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Workplace well-being initiatives don’t boost employee mental health


Well-being initiatives offered by employers generally don’t improve workers’ mental health, but volunteering may be the exception

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The well-being initiatives offered by many companies do little to boost their employees’ mental health, according to a survey of more than 46,000 workers.

In the UK, more than half of employers have adopted formal staff well-being strategies. These can include employee assistance programmes, which provide support on professional or personal issues, as well as counselling, online life coaching, mindfulness workshops and stress management training.

“Increasingly, employers have been offering various strategies, practices and programmes to improve well-being and mental health,” says William Fleming at the University of Oxford. “The basic aim of them is to change people’s psychological capacities and coping mechanisms,” he says.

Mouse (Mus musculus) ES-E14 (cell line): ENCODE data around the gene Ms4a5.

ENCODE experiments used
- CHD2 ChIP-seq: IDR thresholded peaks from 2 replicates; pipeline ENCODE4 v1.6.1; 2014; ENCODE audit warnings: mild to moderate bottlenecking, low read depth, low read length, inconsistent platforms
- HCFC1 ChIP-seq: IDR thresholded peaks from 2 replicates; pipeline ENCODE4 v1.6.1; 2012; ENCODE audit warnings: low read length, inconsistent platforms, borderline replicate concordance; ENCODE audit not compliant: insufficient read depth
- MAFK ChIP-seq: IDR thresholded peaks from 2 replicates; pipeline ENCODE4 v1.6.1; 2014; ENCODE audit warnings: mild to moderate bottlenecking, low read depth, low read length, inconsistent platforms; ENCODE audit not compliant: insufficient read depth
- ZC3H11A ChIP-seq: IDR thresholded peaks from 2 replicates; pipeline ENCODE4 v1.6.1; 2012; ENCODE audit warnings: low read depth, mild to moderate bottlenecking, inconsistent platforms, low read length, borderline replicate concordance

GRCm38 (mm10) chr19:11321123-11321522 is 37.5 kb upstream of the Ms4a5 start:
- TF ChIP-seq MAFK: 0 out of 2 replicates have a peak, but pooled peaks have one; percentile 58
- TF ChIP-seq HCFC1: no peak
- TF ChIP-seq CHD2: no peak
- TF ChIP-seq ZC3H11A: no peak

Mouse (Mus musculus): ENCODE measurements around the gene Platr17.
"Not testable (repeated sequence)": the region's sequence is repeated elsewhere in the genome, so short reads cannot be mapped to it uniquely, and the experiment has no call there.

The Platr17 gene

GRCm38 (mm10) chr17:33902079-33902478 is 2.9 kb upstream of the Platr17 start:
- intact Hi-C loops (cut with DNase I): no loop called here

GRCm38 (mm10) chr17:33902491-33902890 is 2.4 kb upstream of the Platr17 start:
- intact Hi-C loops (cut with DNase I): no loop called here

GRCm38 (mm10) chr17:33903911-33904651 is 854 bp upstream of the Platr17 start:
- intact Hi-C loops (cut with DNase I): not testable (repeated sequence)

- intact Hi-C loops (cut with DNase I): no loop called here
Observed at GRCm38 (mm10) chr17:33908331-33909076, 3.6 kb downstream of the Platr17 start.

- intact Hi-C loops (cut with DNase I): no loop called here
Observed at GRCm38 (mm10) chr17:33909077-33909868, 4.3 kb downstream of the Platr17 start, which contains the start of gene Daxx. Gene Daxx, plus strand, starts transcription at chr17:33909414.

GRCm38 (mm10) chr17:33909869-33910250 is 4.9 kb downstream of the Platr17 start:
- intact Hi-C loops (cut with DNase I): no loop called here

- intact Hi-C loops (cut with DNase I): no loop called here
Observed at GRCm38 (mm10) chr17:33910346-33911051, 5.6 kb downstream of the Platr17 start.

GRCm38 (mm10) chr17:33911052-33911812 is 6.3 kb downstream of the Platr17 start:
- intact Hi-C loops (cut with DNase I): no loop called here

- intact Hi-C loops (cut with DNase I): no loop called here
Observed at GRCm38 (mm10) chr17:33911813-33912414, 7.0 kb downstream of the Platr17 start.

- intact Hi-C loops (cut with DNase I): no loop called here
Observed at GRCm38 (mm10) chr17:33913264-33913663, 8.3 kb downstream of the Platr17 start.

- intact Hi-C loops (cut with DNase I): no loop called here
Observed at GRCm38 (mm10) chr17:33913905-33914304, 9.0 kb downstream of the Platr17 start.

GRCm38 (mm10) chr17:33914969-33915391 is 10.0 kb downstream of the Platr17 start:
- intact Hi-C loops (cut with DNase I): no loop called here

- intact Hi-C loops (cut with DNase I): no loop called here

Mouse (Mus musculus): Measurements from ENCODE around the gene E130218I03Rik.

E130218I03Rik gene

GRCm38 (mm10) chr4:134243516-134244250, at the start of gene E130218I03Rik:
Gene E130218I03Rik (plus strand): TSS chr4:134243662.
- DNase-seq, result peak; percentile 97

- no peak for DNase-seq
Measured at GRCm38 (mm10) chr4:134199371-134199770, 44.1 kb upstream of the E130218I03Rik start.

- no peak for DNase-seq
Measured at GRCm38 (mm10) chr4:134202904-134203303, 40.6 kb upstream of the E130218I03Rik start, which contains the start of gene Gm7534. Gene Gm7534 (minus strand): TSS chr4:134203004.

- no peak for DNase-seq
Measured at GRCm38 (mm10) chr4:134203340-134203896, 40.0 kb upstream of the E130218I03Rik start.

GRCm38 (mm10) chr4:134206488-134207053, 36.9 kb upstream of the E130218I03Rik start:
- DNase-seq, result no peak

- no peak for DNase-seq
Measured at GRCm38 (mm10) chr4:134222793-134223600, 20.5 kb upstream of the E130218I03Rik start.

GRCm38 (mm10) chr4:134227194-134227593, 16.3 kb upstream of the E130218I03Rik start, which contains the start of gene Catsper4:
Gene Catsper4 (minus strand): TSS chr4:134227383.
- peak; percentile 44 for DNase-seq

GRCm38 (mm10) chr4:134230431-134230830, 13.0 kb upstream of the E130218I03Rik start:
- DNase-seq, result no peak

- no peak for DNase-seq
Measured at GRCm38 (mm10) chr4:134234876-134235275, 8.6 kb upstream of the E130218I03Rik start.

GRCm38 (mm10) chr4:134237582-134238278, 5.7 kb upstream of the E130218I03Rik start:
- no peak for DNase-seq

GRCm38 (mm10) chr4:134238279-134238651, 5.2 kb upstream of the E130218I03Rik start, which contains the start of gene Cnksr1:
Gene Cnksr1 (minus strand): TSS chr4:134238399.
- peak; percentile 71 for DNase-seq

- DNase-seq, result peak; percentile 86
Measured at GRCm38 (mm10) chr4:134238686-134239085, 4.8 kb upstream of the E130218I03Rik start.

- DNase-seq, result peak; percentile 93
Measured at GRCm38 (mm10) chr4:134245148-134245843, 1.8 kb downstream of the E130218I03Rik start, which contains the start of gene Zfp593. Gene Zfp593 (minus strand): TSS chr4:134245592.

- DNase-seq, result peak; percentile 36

To investigate whether these interventions are useful, Fleming analysed data from the Britain’s Healthiest Workplace survey, carried out in 2017 and 2018.

He looked at the responses from more than 46,000 individuals, the majority of whom were office and service industry workers, at 233 organisations. Around 5000 people reported taking part in at least one well-being initiative in the past year.

He found that there was no difference in the self-reported mental health of those who participated in these programmes compared with those who did not, either because they hadn’t been offered them or because they didn’t take their company up on the offer. This result was consistent across different types of workers and sectors.

“The programmes don’t seem to be bringing any benefits,” says Fleming.

An exception, however, may be volunteering. Employees who took part in volunteering programmes offered by their companies reported better mental health, on average, compared with those who did not. It is important to note, however, that people who are motivated enough to volunteer for a cause may have relatively good mental health in the first place, says Fleming.

Instead of offering these initiatives, Fleming suggests that employers focus on bettering the work environment. For example, they could assess whether someone’s workload is too taxing, if they are putting in too many hours or if management strategies could be improved, he says.

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